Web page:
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Region 1 News Release: 09-1192-BOS/BOS 2009-330
Tues., Oct. 6, 2009
Contact: Ted Fitzgerald
Phone: 617-565-2074

Weymouth, Mass., contractor faces $35,000 in fines from U.S. Labor Department's OSHA for unguarded excavation at Ayer, Mass., worksite

ANDOVER, Mass. - The U.S. Department of Labor's Occupational Safety and Health Administration (OSHA) has proposed a $35,000 fine against Annese Electric of Weymouth, Mass., for an alleged willful violation of excavation safety standards at a worksite at the intersection of Jackson Road and Buena Vista Street in Ayer, Mass.

OSHA's inspection found Annese Electric employees installing electrical conduits for telecommunications lines in a 7-foot deep trench that lacked protection against a collapse of its sidewalls into the trench. The workers in the trench faced the imminent dangers of crushing injuries or death if a collapse occurred.

"An unprotected trench is a potential grave," said Paul Mangiafico, OSHA's area director for Middlesex and Essex counties. "Its walls can collapse suddenly and with great force, burying workers beneath tons of soil and debris before they can react or escape. The fact that no collapse had yet occurred in no way relieves the employer of the responsibility to provide and ensure this basic and legally required safeguard."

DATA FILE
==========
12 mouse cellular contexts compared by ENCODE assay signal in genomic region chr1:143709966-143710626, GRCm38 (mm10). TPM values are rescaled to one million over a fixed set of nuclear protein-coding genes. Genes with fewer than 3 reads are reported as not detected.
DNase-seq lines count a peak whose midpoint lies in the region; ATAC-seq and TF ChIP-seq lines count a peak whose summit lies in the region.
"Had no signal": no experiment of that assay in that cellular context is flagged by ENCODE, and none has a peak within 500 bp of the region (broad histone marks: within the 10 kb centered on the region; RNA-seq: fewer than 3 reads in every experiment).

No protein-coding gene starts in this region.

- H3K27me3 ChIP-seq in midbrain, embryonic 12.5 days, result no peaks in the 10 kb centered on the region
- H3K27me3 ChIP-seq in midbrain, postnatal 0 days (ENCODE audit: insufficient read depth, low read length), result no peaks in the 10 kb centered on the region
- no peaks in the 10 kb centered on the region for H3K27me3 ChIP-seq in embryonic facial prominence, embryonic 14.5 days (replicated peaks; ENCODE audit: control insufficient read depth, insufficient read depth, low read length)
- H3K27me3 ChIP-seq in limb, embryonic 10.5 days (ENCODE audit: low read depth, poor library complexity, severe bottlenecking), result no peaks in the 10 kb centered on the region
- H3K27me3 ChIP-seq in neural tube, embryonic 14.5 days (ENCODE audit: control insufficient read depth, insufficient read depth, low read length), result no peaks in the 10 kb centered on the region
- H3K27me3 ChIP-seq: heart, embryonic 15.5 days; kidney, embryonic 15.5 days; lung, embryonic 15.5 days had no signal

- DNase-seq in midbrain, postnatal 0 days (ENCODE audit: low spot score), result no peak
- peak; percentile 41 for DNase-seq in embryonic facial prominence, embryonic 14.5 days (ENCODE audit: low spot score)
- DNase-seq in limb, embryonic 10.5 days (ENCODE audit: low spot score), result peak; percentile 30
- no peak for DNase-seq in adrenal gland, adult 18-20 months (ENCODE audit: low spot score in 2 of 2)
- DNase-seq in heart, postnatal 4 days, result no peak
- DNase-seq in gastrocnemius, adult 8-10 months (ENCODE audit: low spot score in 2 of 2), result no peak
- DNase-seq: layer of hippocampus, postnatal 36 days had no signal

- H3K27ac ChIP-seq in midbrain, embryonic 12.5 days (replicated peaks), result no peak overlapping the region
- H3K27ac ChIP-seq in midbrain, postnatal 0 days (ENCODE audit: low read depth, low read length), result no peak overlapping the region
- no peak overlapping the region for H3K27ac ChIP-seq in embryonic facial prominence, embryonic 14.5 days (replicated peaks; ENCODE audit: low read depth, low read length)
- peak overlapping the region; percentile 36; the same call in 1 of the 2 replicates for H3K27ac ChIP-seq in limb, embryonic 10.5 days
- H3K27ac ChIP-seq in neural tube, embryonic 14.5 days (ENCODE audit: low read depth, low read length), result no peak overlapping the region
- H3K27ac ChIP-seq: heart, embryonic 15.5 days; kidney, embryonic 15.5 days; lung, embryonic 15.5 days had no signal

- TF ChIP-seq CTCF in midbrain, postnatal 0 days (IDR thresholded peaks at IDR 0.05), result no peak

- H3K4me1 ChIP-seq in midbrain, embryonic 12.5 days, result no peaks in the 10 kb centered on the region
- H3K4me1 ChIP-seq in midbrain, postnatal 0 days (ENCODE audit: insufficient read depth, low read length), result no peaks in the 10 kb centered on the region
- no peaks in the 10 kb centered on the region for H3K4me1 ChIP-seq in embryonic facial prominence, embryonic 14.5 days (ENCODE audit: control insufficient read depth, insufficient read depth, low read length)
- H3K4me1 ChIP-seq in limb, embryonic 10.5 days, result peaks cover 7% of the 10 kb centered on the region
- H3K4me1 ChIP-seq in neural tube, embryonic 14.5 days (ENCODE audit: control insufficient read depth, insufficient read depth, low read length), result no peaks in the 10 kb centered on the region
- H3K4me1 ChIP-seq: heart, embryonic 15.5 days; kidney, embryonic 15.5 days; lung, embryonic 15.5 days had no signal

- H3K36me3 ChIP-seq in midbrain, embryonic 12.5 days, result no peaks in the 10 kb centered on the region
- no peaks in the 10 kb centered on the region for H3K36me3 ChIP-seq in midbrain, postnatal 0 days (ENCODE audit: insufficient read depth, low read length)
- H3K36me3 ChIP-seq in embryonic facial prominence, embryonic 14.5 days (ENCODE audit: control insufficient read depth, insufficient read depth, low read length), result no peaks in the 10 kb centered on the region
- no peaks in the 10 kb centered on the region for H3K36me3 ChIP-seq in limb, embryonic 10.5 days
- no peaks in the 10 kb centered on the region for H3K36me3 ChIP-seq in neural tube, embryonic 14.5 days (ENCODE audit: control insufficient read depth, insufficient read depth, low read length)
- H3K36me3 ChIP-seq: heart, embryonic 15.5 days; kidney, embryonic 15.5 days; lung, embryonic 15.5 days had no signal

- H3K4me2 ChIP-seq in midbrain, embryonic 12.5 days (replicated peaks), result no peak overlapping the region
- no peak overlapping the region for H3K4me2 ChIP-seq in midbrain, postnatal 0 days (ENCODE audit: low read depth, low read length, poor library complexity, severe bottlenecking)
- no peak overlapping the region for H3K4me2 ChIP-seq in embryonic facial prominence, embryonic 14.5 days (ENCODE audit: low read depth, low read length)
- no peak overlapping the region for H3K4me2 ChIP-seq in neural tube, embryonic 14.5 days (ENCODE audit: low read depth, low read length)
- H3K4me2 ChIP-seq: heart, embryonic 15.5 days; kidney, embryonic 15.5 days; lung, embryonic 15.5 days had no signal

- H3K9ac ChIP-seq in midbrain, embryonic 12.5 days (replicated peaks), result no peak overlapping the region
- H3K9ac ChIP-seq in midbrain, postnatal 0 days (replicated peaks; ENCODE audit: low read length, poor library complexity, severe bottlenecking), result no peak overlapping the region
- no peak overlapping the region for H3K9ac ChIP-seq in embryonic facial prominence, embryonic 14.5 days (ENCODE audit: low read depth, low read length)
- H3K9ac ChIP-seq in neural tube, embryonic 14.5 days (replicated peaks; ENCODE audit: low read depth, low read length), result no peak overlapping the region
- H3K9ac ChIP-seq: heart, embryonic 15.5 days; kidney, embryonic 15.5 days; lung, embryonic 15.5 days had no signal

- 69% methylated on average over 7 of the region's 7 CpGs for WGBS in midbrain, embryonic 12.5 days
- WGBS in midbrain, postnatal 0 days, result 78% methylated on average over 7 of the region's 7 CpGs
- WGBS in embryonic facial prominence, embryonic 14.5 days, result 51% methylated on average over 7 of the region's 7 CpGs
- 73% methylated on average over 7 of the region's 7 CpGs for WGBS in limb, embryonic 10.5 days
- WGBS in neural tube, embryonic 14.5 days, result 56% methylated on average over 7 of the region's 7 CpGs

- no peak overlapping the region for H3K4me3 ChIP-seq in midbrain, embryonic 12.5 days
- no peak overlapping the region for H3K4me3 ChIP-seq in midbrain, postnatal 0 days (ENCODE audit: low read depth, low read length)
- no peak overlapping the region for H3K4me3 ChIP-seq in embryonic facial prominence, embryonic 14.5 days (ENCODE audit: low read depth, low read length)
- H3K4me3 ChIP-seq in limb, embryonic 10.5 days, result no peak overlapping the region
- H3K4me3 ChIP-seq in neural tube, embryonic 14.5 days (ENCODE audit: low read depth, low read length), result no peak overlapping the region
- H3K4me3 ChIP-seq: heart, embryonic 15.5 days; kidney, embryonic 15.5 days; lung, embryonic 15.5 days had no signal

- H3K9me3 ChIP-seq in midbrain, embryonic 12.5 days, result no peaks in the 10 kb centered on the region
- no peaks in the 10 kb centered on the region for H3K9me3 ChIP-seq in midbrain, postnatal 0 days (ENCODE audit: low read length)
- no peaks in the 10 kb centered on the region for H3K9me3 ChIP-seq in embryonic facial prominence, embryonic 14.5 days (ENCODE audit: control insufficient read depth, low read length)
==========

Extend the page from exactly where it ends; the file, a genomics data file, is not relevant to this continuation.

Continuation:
As a result of its inspection, OSHA has issued Annese Electric one willful citation for the unprotected trench. OSHA defines a willful violation as one committed with plain indifference to or intentional disregard for employee safety and health.

OSHA standards require that all excavations 5 feet or deeper be protected against collapses before workers enter them. Detailed information on excavation hazards and safeguards is available online at

Annese Electric has 15 business days from receipt of its citations and proposed penalties to comply, meet with OSHA or contest the finding before the independent Occupational Safety and Health Review Commission. The inspection was conducted by OSHA's Boston North Area Office in Andover; telephone 978-837-4460.

Under the Occupational Safety and Health Act of 1970, OSHA's role is to promote safe and healthful working conditions for America's working men and women by setting and enforcing standards, and providing training, outreach and education. For more information, visit


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